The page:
While many drivers assume that regular all-season tires are just fine for year-round driving, that's only true if you live in a warmer climate. When you compare all-season tires to winter tires, their differences quickly become apparent. Especially If you live where it snows, or the area in which you live experiences cold temperatures. The evidence is clear that a set of dedicated winter tires will dramatically improve your safety during the coldest months.
The reason for this is tread. Winter tires gain their advantage not only because they have superior tread patterns that are designed for traction on ice and snow, but because they employ softer rubber compounds to enhance grip. That means when it's cold, whether it's on dry pavement, snow, or slush, your pair of winter tires will outperform all-season ones. This is also why winter tires are not suitable for summer, warm-weather driving, as their softer rubber and more open tread pattern will wear rapidly.
In our previous article, we elaborate on this point further, and demonstrate just how much of a difference a pair of winter tires can mean for stopping distances.
When temperatures climb above 40 degrees regularly, winter tires should be swapped out for summer or all-season tires. Likewise, low-profile summer performance tires are terrible in cold temperatures. All-season tires compromise their winter ability in order to be used during the summer.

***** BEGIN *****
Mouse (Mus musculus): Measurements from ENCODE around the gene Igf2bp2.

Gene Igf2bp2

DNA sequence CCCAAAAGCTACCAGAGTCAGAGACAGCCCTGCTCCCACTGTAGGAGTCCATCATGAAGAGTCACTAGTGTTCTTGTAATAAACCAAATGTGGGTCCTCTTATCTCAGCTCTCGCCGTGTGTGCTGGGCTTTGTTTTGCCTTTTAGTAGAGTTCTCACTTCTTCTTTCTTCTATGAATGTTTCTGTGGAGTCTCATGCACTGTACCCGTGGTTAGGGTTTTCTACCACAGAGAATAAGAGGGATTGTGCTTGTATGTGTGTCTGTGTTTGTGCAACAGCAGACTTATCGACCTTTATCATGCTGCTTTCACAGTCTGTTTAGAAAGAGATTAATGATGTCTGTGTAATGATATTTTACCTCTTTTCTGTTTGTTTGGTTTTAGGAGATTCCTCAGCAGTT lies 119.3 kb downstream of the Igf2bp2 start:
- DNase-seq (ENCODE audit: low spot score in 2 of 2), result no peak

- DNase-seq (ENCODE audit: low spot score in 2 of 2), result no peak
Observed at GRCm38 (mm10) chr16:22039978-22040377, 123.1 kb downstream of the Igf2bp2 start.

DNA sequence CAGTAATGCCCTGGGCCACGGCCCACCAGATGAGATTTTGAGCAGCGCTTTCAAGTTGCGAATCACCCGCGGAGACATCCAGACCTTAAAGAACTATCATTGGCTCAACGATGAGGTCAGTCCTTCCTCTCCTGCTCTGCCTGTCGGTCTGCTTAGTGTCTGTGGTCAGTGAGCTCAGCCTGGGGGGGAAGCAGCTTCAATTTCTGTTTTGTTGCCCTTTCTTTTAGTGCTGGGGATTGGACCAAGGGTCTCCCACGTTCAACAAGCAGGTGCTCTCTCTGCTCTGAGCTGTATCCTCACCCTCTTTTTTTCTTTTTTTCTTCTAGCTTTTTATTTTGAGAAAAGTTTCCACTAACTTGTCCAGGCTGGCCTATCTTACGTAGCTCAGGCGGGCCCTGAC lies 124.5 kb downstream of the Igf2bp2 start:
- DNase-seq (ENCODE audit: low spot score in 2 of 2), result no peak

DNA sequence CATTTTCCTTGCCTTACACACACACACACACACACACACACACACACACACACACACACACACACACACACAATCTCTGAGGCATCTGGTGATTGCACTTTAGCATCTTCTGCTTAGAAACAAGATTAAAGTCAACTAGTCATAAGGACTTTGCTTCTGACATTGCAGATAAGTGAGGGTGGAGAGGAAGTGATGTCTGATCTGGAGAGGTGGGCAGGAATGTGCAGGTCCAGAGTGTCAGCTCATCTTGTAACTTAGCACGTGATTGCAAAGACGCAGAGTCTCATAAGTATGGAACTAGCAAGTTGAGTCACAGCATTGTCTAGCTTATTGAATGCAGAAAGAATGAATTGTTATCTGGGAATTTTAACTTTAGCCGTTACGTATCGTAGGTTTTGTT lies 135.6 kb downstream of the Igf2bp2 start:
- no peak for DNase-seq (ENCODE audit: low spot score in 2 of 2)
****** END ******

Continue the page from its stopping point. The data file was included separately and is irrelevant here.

John Rastetter, a senior executive at Tire Rack says, "while brand new all-season tires can provide reasonable traction during the winter, their performance is roughly equivalent to half-worn winter tires." This is a pretty stark difference. A brand-new pair of all-season tires is only half as good as a pair of winter tires.
Another, less-known benefit of winter tires is the fact that they can reduce wear. By swapping out your tires biannually, you receive the added benefit of drastically increasing the lifespans of both of your pairs of tires. In the long run, this can save you money on new tires.
Ask yourself this question, what kind of tires do you want your customers and your family driving in during the winter?